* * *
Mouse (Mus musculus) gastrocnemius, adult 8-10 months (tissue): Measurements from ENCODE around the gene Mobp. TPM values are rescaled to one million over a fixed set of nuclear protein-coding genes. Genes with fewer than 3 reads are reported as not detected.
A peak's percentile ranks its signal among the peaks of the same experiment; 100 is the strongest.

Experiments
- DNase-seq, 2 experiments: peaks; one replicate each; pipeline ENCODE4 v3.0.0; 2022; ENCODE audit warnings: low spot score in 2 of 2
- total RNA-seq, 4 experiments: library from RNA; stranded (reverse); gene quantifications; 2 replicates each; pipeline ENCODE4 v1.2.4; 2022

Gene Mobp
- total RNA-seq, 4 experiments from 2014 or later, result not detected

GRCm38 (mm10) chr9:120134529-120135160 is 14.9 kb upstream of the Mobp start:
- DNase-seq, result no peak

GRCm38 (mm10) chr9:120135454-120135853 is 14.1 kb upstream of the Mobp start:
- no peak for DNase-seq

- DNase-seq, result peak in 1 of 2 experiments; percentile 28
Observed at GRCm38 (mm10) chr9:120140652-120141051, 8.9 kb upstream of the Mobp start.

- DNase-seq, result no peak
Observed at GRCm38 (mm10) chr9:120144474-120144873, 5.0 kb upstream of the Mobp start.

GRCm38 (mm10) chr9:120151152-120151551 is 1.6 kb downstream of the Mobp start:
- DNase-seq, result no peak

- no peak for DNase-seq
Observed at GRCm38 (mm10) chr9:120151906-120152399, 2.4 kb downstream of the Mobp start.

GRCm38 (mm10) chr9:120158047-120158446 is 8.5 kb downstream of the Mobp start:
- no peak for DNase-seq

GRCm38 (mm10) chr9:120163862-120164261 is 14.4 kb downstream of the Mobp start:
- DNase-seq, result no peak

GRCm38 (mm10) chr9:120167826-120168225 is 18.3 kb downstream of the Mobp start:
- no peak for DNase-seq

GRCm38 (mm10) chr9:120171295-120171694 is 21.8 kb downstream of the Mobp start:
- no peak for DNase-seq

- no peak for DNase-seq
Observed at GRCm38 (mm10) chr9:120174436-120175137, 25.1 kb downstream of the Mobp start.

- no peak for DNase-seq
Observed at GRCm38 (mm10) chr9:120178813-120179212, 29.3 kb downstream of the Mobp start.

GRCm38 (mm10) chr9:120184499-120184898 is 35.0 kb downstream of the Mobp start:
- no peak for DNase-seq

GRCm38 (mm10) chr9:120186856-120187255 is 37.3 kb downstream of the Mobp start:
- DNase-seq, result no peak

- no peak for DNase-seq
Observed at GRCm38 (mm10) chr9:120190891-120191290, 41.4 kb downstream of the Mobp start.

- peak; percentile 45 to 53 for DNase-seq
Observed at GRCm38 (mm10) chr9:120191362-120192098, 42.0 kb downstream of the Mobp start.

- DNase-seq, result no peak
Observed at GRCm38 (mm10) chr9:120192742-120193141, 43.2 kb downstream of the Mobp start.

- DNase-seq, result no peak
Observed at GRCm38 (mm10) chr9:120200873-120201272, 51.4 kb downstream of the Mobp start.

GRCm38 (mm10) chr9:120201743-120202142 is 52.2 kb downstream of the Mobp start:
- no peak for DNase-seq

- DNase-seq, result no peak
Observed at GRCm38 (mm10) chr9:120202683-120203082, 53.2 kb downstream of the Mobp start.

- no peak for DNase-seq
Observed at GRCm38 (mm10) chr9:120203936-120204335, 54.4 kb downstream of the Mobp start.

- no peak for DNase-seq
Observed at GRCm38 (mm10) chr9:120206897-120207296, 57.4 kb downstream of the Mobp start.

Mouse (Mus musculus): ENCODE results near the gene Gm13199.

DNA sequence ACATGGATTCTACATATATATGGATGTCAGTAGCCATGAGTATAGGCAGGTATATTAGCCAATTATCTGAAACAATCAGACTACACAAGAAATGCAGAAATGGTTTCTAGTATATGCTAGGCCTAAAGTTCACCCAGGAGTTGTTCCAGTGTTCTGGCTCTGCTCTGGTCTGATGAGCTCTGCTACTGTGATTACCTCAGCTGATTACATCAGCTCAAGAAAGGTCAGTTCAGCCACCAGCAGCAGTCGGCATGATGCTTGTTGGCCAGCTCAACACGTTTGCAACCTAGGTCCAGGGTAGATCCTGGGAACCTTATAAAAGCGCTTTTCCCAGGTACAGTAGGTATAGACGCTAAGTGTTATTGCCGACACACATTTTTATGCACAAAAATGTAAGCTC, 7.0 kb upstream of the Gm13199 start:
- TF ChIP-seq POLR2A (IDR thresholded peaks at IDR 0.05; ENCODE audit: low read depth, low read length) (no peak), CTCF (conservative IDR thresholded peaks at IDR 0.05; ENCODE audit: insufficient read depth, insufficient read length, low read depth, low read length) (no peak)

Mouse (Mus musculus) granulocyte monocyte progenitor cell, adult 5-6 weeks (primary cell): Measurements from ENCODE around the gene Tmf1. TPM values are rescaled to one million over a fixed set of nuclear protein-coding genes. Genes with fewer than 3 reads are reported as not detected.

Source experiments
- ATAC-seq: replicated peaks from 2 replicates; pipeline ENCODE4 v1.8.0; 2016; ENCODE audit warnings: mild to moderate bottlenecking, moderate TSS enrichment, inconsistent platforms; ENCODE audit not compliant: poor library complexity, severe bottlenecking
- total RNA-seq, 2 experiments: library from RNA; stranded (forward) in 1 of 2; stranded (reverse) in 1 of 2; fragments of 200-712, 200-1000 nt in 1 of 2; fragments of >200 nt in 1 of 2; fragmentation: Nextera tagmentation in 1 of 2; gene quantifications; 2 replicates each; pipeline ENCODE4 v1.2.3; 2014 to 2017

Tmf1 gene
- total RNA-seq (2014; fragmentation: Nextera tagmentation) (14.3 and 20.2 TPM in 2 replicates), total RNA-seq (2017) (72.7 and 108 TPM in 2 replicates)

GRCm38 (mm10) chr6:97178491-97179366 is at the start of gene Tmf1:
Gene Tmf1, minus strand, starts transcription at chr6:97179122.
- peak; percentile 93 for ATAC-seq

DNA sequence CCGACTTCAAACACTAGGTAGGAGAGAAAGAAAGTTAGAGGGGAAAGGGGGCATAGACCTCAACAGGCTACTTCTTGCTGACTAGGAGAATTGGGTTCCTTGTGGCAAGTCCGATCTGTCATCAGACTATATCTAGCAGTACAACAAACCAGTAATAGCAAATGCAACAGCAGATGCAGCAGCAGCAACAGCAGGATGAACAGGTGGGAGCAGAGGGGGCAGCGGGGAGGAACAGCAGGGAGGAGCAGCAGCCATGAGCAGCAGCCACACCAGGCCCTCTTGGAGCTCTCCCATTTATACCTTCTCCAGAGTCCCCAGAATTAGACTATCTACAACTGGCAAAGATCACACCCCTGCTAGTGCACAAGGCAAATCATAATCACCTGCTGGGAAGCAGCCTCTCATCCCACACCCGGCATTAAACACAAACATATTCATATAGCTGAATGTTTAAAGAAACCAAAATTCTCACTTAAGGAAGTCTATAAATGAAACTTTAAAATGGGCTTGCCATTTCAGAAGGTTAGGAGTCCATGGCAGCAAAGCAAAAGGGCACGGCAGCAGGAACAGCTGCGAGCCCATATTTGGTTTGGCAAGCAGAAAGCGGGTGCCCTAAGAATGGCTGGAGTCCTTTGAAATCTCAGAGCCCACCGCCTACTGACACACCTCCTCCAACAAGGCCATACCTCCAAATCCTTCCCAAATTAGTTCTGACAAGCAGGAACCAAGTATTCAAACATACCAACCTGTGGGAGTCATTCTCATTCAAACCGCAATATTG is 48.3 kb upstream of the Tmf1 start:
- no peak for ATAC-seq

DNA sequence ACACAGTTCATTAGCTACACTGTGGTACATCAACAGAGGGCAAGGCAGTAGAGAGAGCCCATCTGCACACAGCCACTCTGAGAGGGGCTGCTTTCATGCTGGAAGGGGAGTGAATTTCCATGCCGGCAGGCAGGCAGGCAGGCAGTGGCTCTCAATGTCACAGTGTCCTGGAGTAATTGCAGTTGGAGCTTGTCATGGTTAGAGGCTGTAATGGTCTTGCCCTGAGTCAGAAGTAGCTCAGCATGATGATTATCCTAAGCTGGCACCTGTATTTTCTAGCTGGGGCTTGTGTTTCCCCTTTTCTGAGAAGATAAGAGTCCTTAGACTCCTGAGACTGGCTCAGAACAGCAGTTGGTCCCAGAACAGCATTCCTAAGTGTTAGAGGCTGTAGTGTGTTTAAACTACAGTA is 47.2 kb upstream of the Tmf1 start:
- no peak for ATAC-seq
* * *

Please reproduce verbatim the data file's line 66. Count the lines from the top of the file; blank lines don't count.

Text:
DNA sequence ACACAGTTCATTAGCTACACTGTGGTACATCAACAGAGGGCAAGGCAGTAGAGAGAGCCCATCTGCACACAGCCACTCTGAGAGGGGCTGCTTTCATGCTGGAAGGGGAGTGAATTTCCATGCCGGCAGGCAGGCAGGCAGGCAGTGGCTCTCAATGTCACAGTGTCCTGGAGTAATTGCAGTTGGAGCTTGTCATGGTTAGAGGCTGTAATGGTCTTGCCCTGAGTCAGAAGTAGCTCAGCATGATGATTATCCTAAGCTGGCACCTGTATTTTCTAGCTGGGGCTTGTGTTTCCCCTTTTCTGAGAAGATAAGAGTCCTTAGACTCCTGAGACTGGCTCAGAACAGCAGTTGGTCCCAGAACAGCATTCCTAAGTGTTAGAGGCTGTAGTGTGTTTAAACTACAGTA is 47.2 kb upstream of the Tmf1 start: